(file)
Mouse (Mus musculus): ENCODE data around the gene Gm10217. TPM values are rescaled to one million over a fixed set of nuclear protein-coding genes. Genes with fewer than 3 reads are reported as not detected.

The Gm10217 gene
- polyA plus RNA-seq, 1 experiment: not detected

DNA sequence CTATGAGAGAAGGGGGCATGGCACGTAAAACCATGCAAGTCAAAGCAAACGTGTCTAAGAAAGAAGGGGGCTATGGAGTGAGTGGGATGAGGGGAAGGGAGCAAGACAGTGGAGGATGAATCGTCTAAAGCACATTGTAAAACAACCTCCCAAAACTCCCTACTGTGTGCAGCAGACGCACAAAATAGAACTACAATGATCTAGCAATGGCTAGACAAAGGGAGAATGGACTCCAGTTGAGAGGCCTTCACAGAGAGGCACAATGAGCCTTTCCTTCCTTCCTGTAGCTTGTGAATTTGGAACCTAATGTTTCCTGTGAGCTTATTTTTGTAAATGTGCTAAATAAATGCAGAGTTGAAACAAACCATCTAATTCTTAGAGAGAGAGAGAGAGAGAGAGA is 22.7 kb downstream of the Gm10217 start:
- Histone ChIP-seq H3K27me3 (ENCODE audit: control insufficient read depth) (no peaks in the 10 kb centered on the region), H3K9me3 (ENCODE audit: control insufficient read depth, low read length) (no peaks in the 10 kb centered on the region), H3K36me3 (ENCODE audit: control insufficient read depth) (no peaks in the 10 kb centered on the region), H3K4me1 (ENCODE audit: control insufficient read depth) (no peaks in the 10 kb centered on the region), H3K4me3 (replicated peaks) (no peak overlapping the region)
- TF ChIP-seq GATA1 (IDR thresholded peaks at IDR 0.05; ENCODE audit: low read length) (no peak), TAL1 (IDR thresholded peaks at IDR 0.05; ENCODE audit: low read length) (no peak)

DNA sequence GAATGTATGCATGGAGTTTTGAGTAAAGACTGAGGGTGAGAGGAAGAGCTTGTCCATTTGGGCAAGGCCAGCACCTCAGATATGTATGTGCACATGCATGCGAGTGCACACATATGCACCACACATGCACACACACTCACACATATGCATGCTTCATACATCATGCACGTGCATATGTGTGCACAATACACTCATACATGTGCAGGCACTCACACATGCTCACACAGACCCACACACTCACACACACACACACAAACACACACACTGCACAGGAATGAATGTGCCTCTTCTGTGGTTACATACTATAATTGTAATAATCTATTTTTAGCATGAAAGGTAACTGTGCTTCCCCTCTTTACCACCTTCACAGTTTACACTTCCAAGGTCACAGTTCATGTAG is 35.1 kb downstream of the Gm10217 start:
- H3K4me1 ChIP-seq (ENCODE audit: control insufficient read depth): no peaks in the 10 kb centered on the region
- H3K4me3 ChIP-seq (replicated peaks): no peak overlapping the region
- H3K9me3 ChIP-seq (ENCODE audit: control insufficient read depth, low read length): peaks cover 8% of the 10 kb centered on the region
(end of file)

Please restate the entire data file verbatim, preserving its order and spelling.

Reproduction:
Mouse (Mus musculus): ENCODE data around the gene Gm10217. TPM values are rescaled to one million over a fixed set of nuclear protein-coding genes. Genes with fewer than 3 reads are reported as not detected.

The Gm10217 gene
- polyA plus RNA-seq, 1 experiment: not detected

DNA sequence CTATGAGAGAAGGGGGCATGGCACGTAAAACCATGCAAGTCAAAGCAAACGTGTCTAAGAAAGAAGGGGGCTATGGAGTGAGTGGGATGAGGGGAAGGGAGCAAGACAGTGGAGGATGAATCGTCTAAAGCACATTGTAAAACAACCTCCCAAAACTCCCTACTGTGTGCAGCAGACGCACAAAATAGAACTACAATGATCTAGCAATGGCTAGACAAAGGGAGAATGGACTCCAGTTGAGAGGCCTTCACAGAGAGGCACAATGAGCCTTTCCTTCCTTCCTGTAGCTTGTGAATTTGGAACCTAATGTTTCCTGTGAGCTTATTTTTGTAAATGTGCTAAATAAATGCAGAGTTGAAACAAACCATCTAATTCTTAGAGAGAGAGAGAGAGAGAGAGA is 22.7 kb downstream of the Gm10217 start:
- Histone ChIP-seq H3K27me3 (ENCODE audit: control insufficient read depth) (no peaks in the 10 kb centered on the region), H3K9me3 (ENCODE audit: control insufficient read depth, low read length) (no peaks in the 10 kb centered on the region), H3K36me3 (ENCODE audit: control insufficient read depth) (no peaks in the 10 kb centered on the region), H3K4me1 (ENCODE audit: control insufficient read depth) (no peaks in the 10 kb centered on the region), H3K4me3 (replicated peaks) (no peak overlapping the region)
- TF ChIP-seq GATA1 (IDR thresholded peaks at IDR 0.05; ENCODE audit: low read length) (no peak), TAL1 (IDR thresholded peaks at IDR 0.05; ENCODE audit: low read length) (no peak)

DNA sequence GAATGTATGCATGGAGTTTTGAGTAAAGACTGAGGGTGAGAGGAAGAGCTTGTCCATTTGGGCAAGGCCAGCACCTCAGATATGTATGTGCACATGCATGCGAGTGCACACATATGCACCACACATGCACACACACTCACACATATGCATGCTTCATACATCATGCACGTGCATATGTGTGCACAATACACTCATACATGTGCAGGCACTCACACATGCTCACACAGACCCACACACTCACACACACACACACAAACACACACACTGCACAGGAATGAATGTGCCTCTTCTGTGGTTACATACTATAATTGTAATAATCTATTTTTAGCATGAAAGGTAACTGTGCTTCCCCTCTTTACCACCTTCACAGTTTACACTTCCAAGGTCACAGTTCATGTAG is 35.1 kb downstream of the Gm10217 start:
- H3K4me1 ChIP-seq (ENCODE audit: control insufficient read depth): no peaks in the 10 kb centered on the region
- H3K4me3 ChIP-seq (replicated peaks): no peak overlapping the region
- H3K9me3 ChIP-seq (ENCODE audit: control insufficient read depth, low read length): peaks cover 8% of the 10 kb centered on the region